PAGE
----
Fast Slow Travel
A Defence of the Modern Open-World Game
Open world games get a lot of flack these days. You’ll often encounter headlines like, ‘Oh wow, look here, another open-world AAA action RPG to add to your backlog’ and honestly, I get the fatigue. Titles belonging to this genre are kind of the games du jour of the minute, and at a cursory glance, it’s really easy to bunch them all together and decry the lack of innovation supposedly present in their makeup.
Regardless of your personal affection or aversion to the plethora of Open Worlds at our disposal, it’s pretty safe to say that there are elements to them that just… work. Besides the games’ architecture which allows for the inclusion of Many Things to Do and Derp Around With™ (fetch quests I’m looking at you), open worlds are extremely efficient in a few key areas that, in my humble opinion, not only justify their existence but also hint at the need for more of them. Tall order? Bear with me.
A sense of awe
There’s something about approaching a jutting hilltop and surveying the vast expanse that lies before you that is just not comparable to another aspect of gameplay. You pan left and right and something just swells inside you. Think about Horizon Zero Dawn or Assassin’s Creed Odyssey, where you find yourself with ample vista viewing locations that allow you to soak up the terrain you’re about to be immersed in.
These events and scenarios that afford you the opportunity to gawk at virtual worlds are often scripted and serve as an enticing lure to get you immersed in the game world. Sometimes, however, they are simply made available to you via the game’s architecture and that’s when they really trigger something powerful; an unavoidable sense of majesty and awe.
A sense of industriousness
In open-world games, you’re often dropped with an absolute laundry list of actionable items and quests to fill up your log and bide your time. A lot of times, quest quality is vastly uneven and the glittering main campaign and side quests are beefed up at the expense of seemingly less interesting bits and pieces to round out your experience.
Whether or not you’re a completionist, your time with the quest log is almost idiosyncratic. The way you comb and weave through the things you gotta get done is left largely up to you. This sense of agency is actually quite underappreciated, as the logic systems and narrative architecture that allows it to exist is a feat unto itself and something quite special. In a good open-world game, you get to do things at your own pace and leisure and just kind of feel your way through a game. That’s a pretty amazing thing.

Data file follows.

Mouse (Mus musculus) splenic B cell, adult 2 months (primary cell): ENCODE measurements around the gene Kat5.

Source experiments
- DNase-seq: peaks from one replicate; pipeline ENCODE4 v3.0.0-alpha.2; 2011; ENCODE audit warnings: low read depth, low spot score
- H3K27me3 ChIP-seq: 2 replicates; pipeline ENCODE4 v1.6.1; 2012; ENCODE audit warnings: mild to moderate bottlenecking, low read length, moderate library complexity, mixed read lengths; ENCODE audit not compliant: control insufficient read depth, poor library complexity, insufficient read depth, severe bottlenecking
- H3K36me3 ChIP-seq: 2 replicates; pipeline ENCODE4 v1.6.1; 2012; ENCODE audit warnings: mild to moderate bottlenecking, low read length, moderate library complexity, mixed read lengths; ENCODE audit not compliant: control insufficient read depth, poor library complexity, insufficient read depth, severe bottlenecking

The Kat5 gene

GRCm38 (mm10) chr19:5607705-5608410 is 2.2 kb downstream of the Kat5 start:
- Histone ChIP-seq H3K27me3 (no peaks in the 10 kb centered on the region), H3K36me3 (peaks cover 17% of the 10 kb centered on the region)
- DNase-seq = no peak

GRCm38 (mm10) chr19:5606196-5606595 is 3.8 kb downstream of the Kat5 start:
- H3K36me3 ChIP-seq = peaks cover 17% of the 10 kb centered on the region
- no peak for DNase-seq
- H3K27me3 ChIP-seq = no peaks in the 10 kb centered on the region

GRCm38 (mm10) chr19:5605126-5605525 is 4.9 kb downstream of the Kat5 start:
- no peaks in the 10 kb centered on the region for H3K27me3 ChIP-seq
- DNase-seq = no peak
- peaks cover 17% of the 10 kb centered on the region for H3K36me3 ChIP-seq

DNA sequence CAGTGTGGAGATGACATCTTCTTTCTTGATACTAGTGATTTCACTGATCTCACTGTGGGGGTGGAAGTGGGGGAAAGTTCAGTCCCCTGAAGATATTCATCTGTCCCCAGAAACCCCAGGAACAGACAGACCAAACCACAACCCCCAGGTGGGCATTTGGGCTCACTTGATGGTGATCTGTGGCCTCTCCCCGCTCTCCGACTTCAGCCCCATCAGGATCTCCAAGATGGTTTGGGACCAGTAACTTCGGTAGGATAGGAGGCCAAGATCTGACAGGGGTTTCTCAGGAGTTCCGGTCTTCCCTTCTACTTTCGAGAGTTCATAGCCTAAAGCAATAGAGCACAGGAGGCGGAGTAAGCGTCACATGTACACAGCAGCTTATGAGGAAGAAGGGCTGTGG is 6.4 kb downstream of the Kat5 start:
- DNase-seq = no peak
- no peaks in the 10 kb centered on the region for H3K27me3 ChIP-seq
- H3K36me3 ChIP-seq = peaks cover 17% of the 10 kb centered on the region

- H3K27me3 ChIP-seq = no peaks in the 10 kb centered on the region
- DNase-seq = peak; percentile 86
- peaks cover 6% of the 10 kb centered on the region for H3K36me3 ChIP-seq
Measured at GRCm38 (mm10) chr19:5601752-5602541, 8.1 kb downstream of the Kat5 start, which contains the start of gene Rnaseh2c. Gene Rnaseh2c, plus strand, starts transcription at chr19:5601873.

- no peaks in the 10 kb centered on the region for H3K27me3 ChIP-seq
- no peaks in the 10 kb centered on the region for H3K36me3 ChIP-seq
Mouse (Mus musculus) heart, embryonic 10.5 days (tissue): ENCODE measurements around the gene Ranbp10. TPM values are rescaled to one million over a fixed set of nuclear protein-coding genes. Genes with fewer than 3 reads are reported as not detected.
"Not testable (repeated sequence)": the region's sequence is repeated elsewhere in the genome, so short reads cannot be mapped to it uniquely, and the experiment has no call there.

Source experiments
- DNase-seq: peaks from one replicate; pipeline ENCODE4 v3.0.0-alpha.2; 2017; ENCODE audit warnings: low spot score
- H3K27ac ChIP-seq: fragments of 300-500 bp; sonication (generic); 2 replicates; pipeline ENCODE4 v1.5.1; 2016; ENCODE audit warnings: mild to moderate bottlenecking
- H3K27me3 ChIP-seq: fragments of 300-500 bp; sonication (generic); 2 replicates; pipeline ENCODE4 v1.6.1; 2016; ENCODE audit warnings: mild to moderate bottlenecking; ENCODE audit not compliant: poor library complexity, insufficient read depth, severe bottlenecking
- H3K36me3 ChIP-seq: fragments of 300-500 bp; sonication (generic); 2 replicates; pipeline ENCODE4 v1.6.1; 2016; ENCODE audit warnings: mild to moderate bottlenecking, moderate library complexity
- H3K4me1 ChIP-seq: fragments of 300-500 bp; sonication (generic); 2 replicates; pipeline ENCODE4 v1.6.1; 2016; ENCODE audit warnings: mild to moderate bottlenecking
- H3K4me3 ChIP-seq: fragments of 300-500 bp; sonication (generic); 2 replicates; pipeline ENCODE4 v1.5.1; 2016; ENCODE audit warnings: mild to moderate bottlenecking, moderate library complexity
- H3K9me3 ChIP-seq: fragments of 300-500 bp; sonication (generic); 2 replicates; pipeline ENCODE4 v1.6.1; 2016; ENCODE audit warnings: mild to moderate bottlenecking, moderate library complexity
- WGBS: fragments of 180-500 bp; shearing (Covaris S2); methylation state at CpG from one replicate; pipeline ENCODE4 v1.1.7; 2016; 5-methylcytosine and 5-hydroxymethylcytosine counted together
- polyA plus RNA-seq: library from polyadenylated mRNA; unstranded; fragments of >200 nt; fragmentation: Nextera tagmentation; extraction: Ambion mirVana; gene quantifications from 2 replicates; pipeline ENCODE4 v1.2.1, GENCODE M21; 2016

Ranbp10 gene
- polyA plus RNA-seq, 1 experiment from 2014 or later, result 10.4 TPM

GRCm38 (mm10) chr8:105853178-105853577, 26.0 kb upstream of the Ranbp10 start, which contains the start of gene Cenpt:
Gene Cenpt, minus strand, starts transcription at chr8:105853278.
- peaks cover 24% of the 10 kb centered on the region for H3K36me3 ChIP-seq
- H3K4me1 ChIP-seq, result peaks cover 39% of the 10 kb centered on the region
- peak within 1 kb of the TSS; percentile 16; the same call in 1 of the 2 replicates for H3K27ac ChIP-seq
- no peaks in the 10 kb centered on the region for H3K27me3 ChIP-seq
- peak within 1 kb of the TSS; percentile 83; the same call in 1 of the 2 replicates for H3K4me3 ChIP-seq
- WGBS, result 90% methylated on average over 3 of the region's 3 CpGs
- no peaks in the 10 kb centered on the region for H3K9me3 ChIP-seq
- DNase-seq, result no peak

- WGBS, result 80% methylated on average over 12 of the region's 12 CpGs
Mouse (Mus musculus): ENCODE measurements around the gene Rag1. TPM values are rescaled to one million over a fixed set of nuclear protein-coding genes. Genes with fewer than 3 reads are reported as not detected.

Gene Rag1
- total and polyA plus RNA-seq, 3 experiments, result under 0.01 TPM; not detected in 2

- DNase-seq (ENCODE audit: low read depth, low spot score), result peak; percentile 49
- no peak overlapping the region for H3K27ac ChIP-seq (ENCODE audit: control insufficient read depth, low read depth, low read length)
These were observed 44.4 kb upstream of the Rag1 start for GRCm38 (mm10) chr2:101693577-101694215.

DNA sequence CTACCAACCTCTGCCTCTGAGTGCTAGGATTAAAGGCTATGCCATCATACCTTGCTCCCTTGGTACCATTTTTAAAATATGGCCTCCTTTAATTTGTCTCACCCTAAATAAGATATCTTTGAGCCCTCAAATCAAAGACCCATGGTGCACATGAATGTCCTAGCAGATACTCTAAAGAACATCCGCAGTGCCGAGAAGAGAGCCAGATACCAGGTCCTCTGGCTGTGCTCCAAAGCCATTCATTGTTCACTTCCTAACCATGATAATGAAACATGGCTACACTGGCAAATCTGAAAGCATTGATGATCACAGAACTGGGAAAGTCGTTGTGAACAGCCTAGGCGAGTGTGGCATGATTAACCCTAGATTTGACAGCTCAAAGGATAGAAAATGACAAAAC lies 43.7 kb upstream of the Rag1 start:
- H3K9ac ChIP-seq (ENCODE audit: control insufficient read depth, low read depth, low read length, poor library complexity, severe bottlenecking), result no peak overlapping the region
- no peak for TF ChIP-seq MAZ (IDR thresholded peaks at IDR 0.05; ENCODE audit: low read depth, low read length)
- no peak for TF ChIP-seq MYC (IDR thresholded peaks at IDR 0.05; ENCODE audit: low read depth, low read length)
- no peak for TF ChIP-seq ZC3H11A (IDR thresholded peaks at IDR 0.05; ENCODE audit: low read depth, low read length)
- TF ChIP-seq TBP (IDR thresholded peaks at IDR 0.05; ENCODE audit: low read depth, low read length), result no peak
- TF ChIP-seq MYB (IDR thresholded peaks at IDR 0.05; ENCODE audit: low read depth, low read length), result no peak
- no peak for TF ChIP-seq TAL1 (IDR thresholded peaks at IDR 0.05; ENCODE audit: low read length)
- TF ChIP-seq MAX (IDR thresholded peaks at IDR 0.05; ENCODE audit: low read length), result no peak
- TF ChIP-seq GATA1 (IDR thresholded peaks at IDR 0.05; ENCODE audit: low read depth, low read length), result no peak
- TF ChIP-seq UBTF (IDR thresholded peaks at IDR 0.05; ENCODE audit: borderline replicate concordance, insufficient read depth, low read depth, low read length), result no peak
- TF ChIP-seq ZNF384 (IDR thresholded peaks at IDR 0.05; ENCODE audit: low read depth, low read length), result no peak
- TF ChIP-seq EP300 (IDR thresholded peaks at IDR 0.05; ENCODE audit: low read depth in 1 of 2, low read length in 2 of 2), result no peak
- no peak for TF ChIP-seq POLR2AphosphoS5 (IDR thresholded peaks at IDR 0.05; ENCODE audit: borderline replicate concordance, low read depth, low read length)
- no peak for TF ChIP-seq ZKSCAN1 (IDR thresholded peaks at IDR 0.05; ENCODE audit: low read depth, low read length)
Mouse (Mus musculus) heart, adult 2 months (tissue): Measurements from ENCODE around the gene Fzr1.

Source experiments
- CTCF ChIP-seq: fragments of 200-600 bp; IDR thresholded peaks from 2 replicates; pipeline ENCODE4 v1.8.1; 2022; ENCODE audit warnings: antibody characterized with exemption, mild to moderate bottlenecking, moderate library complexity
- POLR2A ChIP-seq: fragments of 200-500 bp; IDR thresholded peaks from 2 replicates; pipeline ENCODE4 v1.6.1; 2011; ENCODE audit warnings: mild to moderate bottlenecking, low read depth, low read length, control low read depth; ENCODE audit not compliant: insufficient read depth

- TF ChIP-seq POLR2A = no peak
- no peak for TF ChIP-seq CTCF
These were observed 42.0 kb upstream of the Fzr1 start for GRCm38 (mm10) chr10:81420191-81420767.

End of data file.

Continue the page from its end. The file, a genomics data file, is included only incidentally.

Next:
A sense of efficiency
Tying closely to the previous point, open-world games conjure a sense of efficiency in you and your abilities for a few simple reasons. When you start off as a novice in the world, you are constantly and consistently tasked with getting better at being in it.
Thus, the Deus Ex Machina cycle reels you in, providing you with increasingly difficult challenges while you get increasingly more capable. This basically means you feel good while you get good, and that is something quite unlike any other. Plus, circling back to challenges that happened along your path while you were wholly unequipped to deal with but now you’re a murderous god titan is chef’s kiss. You started at the bottom, now you’re here. It’s efficiency at its finest. Rolling stones do gather moss it would seem if moss was mad skill and upgrade points.
A sense of reward
Wary of employing problematic colonial metaphors, there is an aspect to of conquering in laying claim to a vast virtual world and emerging victorious.
Slowly but surely you progress through an often 30+ hour campaign to become a force to reckoned with in worlds that are not our own. Whether you’re hunting gigantic robot animals or scavenging bits and pieces off elder dragons to fashion into armour, you are quite literally navigating your way through alien terrain to become not only familiar but dominant.
There’s just something extremely rewarding about progressing from fear and hesitation to ‘I own this bih’ and I’ll take no objections.
That’s our hot take on open worlds and what we like about them, if you have anything you’d like to add or slam, let us know at firstname.lastname@example.org :)